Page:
Summer art to intrigue everyone
Barbara Hourihan (left) of Elmhurst and Kathy Hosty of River Forest discuss work in the exhibits at the Elmhurst Art Museum. | Curtis Lehmkuhl~Sun-Times Media
Elmhurst Art Museum, 150 Cottage Hill Ave., Elmhurst
10 a.m. to 5 p.m. Tues.-Thurs., Sat.; 10 a.m. to 8 p.m. Friday
$5, $3 students and seniors; Fridays free
(630) 834-0202, elmhurstartmuseum.org
Updated: June 21, 2012 12:32PM
Everything is a little lighter in summer, and that includes the exhibits at the Elmhurst Art Museum.
Executive Director Phyllis O’Neill said “accessible” and “engaging” are the key qualities the staff was looking for when putting together this summer’s collection of exhibits. From Billy Tokyo’s colorful, cartoon-like characters to Heather Becker’s dark and fascinating portraits, all six of this summer’s exhibits invite admirers to stop and stare a while.
“It’s very accessible to kids and adults,” Billy Tokyo, aka John Dempsey, said of his collection, “The Shapes of Things to Come.”
Tokyo draws inspiration from Japanese pop art to create his characters, which appear in paintings as well as in three-dimensional form. Dempsey, who has created art for Lollapalooza and the Chicago Cubs under his Billy Tokyo persona, said he created his alter ego to stretch his abilities beyond commercial art.
He calls the show at the Elmhurst Art Museum his “double solo show,” because just on the other side of the museum wall is “Urban Nature,” which spotlights the work that Dempsey does under his own name. Inspired by the work of graffiti artists, Dempsey uses their lines and bold colors to create paintings with a distinctly urban look.
Even before guests have a chance to take in the dual talents of Dempsey, they first will encounter the larger-than-life sculptures of Michael Ferris Jr. Ferris’ collection, Kindred, is a series of lifelike human sculptures, each created from thousands of tiny pieces of recycled wood.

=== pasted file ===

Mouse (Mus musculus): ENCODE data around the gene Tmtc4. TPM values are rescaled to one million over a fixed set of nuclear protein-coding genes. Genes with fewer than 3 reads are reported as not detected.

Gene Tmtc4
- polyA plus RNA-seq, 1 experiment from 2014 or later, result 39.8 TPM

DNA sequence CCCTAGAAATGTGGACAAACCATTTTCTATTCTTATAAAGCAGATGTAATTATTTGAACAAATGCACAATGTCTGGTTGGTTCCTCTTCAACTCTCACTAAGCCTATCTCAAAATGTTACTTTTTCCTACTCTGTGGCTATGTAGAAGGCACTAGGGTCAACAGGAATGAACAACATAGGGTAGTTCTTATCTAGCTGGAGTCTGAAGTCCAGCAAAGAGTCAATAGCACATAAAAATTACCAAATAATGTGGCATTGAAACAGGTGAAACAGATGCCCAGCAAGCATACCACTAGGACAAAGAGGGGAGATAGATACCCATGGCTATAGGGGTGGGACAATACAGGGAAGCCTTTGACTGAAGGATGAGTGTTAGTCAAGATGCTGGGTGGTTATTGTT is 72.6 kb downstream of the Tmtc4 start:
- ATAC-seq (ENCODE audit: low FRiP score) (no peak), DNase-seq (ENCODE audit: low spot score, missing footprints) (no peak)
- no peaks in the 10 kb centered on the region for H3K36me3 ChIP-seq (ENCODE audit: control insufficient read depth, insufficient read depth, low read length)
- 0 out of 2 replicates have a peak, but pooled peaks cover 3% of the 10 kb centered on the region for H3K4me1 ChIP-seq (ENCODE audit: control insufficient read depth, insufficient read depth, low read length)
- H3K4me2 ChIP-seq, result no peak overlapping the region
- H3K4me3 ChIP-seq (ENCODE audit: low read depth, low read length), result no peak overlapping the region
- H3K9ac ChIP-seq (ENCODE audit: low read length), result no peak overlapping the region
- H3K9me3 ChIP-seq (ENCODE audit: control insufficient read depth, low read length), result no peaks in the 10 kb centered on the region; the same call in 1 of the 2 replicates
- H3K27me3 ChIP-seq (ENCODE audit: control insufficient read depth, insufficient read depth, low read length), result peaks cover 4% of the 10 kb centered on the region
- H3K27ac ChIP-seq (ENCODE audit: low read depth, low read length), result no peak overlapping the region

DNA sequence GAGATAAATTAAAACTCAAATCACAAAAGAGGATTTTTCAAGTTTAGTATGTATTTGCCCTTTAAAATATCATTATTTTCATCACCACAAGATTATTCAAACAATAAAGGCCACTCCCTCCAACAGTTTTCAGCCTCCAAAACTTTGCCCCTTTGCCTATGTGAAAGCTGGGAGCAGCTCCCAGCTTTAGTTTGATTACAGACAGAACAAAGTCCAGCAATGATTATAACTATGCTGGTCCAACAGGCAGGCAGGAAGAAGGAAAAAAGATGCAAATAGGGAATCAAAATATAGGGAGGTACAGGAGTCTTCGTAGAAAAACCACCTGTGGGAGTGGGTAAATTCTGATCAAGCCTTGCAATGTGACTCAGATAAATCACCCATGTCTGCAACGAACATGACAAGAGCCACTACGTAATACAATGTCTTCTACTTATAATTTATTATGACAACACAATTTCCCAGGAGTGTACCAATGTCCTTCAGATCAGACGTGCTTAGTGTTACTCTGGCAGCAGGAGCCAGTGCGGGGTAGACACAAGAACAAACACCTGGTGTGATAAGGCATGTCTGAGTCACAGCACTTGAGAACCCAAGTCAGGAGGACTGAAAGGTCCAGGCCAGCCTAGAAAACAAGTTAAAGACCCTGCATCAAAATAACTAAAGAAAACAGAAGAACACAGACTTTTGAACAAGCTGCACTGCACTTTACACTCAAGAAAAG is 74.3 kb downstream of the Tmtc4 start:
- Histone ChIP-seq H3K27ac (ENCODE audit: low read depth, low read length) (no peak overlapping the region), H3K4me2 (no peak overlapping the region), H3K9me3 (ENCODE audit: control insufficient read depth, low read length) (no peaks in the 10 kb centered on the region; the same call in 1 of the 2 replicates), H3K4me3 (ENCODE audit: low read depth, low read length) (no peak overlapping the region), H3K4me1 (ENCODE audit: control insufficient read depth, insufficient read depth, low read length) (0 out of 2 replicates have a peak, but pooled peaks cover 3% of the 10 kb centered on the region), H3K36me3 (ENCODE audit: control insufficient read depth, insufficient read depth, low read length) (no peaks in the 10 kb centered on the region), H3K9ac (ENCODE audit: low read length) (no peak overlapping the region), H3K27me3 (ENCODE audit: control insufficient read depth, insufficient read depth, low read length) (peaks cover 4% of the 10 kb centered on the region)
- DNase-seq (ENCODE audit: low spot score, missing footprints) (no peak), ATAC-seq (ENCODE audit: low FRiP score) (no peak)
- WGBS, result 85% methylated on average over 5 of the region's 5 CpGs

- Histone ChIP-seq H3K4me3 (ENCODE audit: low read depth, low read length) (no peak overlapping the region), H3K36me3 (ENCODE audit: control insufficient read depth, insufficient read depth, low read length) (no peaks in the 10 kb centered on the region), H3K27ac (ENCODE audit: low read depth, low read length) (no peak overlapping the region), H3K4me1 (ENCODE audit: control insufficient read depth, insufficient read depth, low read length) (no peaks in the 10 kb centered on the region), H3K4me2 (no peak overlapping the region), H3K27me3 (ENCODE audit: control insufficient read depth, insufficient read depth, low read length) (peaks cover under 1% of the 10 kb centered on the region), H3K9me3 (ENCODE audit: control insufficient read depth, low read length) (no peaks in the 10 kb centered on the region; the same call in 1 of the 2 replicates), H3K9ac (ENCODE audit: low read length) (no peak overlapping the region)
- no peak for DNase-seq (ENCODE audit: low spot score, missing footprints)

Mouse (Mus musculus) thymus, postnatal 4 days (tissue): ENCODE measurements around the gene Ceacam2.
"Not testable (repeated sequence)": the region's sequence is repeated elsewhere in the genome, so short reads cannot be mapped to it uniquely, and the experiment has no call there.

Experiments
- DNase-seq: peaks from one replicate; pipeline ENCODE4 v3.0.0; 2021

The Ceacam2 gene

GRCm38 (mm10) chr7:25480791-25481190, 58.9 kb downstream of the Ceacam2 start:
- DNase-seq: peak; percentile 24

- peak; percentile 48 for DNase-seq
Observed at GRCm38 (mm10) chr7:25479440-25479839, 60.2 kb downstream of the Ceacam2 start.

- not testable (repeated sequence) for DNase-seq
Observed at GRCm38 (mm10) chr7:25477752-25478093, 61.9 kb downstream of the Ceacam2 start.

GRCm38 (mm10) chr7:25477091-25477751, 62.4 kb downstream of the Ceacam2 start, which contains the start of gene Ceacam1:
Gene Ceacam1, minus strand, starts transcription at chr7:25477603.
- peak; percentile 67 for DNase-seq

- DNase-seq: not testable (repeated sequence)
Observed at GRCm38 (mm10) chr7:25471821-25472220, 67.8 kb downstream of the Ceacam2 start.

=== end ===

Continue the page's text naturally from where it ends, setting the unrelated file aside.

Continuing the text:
“It’s amazing work,” said Stephanie Grow, director of development and marketing.
Ferris uses a technique from the Middle East to inlay the tiny pieces of wood, but not before completing a series of detailed drawings that will guide his work. The drawings are works of art in themselves, said Grow, and they can be seen as part of Ferris’ exhibit.
While Ferris uses detailed drawings as a guide to his final creation, artist Heather Becker paints her haunting portraits strictly from memory. “The Hidden Face” is a collection or drawings and paintings of people created within Becker’s imagination. Each has the large eyes, high cheekbones and narrow faces that traditionally define beauty, yet the resulting images are mysterious and haunting.
Visitors will be drawn to wonder about the people in the paintings, which is exactly what the organizers of this summer’s exhibits want them to do. Even the youngest museum guests can spend time pondering the images in Anders Nilsen’s works, collectively titled “Adam and Eve Sneaking Back Into the Garden to Steal More Apples.” A comic book artist, his highly detailed works are multifaceted and open to anyone’s interpretation.
“There’s a quietness to his work,” Grow said.
The same might be said of Casey Roberts’ collection, “Totally Free Now.”
Reminiscent of children’s book illustrations, Roberts mixes paints with photography chemicals and household products to create his unique textures and tones.
The museum’s summer schedule is just as busy as its walls. Art classes, artist visits and camps are among the many activities scheduled between now and the time school starts again.
“We want this place to be alive,” O’Neill said.
For a complete list of events, visit elmhurstartmuseum.org.